Ethnographic Arms & Armour
 

Go Back   Ethnographic Arms & Armour > Discussion Forums > Ethnographic Weapons

Reply
 
Thread Tools Search this Thread Display Modes
Old 22nd August 2015, 06:24 PM   #1
rickystl
Member
 
Join Date: Jul 2010
Location: St. Louis, MO area.
Posts: 1,590
Default Pistol Restoration - How NOT To

Hello all.
Well, this is the last Ethno gun in my collection, I think.
This is a great example of how NOT to restore an antique. It's obvious someone wanted this pistol for decoration, but had no idea what they were doing.
Here is what is wrong:
-The lock, barrel, and other iron mounts have been blued.
- The butt cap, which I believe is brass (a magnet won't stick to it) and the iron thimbles for the false ramrod, the brass wrist inlay (a poor replacement) all have this strange, brass colored paint-like substance on the parts. It's not plating. Don't know exactly what it is.
- Somehow, the silver wire inlay (99%there) has this same color added to it, with the stock refinished adding a coat of shinny shelac over all the wood.
-The lock is missing it's mainspring and hold down screw, and has a crude tumbler. As well, one of the lock plate screws is missing.
- There is a replacement piece of wood on the left side of the barrel tang. And a large gap in the wood at the rear of the lock mortice, that looks like it originally had some wood putty in it that fell out.

Don't know why whoever did this din't search out someone locally with a little knowledge in this area. But I guess we've all seen this before. Too bad.
Fortunately, I bought this gun VERY cheap. Now, what to do with it? I could easily remove the bluing off the iron parts. But hat would make it look even worse. LOL If I start to remove that shelac/finish it might turn into a gooy mess and risk damage to the wire inlay. I don't know how they got that color on the wire inlay without it bleeding over into the stock stain and vise versa. So I think I will just leave it alone and do the following fixes:

Lock: Install a new mainspring and screw. I'm hoping a pistol size mainspring from one of the contemporary lock makers can be made to fit. Otherwise, one will have to be made from scratch, which is more time consuming. I think the tumbler can be polished out and made to work (?) Otherwise, we'll have to try to find one that will work - or make a new one from scratch A new side plate screw, or pair to match will be easy to make.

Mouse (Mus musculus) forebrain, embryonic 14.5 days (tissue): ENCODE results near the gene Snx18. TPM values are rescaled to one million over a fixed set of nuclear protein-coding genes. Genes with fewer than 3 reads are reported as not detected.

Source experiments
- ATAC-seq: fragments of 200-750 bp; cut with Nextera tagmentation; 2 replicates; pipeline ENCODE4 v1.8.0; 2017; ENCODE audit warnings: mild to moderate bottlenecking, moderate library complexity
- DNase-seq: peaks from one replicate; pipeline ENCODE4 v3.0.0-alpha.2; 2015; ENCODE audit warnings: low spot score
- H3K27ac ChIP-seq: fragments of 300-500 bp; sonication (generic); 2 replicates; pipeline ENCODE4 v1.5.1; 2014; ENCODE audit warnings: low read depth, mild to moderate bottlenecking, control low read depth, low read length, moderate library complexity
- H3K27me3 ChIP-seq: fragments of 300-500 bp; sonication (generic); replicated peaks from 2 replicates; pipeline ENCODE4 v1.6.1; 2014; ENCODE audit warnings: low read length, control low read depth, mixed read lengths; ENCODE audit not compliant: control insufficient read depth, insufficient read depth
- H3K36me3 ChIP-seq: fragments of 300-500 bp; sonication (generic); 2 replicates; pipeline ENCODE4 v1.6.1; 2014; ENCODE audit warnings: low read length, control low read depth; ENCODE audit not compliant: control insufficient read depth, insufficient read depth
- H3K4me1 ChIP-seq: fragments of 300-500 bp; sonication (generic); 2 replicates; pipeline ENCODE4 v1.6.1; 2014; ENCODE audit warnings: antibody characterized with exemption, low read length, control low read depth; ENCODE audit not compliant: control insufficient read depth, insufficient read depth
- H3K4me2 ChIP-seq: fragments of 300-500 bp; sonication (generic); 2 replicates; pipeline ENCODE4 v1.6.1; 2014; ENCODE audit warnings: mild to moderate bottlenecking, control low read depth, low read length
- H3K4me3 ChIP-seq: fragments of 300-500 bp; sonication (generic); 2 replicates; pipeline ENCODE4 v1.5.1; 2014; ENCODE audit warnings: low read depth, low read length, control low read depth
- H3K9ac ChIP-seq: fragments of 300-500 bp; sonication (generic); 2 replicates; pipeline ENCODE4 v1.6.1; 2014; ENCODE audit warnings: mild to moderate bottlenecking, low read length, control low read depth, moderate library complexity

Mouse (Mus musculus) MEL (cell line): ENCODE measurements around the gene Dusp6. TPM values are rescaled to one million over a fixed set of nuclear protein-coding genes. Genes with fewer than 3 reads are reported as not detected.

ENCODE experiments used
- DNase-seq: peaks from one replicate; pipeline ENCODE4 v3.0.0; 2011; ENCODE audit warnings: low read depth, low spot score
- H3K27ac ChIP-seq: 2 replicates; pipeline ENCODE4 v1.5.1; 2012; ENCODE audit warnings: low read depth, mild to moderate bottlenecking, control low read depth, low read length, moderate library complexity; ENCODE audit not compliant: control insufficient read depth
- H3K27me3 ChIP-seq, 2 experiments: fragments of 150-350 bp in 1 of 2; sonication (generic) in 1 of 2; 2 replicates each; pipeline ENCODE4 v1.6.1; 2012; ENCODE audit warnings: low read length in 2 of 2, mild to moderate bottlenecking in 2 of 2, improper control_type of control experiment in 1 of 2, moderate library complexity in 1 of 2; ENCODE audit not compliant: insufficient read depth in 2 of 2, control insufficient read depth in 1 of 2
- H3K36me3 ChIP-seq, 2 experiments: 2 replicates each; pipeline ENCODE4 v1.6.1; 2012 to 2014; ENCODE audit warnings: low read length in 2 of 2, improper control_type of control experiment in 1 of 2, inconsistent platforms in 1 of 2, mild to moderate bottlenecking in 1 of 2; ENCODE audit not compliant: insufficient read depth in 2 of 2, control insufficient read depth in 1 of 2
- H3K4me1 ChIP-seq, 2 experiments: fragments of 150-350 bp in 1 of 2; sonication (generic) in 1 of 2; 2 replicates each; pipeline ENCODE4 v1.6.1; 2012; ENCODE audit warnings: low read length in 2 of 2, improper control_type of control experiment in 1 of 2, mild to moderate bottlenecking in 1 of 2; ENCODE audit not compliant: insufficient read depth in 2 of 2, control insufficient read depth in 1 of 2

Stock: I'll have to have that open gap in the rear of the lock mortise area restored. It would drive me crazy not having it done.

As long as I'm at it, I'll have the gunsmith remove the breech plug and inspect it. The bore actually appears in decent shape. This pistol would be a good candadite to make into a shooter since most of the collector value has already been diminished. I'll update here on the Forum after the work is done. Picture heavy so you get a full length horror film here. LOL
Rick.
Attached Images
      
rickystl is offline   Reply With Quote
Old 22nd August 2015, 06:25 PM   #2
rickystl
Member
 
Join Date: Jul 2010
Location: St. Louis, MO area.
Posts: 1,590
Default

MORE PICS.....
Attached Images
      
rickystl is offline   Reply With Quote
Old 22nd August 2015, 06:27 PM   #3
rickystl
Member
 
Join Date: Jul 2010
Location: St. Louis, MO area.
Posts: 1,590
Default

MORE PICS.........
Attached Images
      
rickystl is offline   Reply With Quote
Old 22nd August 2015, 06:29 PM   #4
rickystl
Member
 
Join Date: Jul 2010
Location: St. Louis, MO area.
Posts: 1,590
Default

STILL MORE.......
Attached Images
      
rickystl is offline   Reply With Quote
Old 22nd August 2015, 06:29 PM   #5
rickystl
Member
 
Join Date: Jul 2010
Location: St. Louis, MO area.
Posts: 1,590
Default

LAST ONE.........
Attached Images
 
rickystl is offline   Reply With Quote
Old 22nd August 2015, 08:02 PM   #6
David R
Member
 
David R's Avatar
 
Join Date: Jan 2011
Posts: 750
Default

I think they just varnished the whole thing, that's why the wire inlay and the but-cap are yellow.
David R is offline   Reply With Quote
Old 22nd August 2015, 09:05 PM   #7
Shakethetrees
Member
 
Shakethetrees's Avatar
 
Join Date: Apr 2014
Location: Louisiana
Posts: 364
Default

Or possibly Amber shellac over everything. See if it's soluble on alcohol. Is so, it's shellac. I would remove the lock and barrel and remove the bluing. Then re-rust it to whatever degree you're happy with. However, I would rust it several stages more than what's apparently necessary, to the point of fresh, crusty raised rust. It has to take hold of the iron for my treatment to work.

As I posted somewhere earlier, when he rust is heavy enough, completely immerse in boiling water. This will convert the red bad rust into a stable iron oxide, which is black. It will improve the looks immensely if you do it right.
Shakethetrees is offline   Reply With Quote
Old 22nd August 2015, 10:09 PM   #8
Pukka Bundook
Member
 
Join Date: Jan 2007
Posts: 802
Default

Rick,

I'm pretty sure David is right about the all-over varnish/shellac.
If stripped off it won't look yellow anymore.

Not kidding about a crude tumbler, were you!?
Been a nice looking pistol and can look nice again.

Keep us posted!

Richard.
Pukka Bundook is offline   Reply With Quote
Old 22nd August 2015, 11:02 PM   #9
ward
Member
 
Join Date: Feb 2006
Posts: 637
Default

clean the shellac off and send it out the door. By the time you replace parts and do much else, you could have invested in a better piece. It is a relatively common pistol that is worn. Some pieces are worth putting money into some are not.
ward is offline   Reply With Quote
Old 23rd August 2015, 09:35 AM   #10
Ken Maddock
Member
 
Join Date: Aug 2013
Location: Ireland
Posts: 104
Default

Quote:
Originally Posted by ward
clean the shellac off and send it out the door. By the time you replace parts and do much else, you could have invested in a better piece. It is a relatively common pistol that is worn. Some pieces are worth putting money into some are not.
For me the hobby is bringing these items back to life, enjoying the fun of saving something from the bin.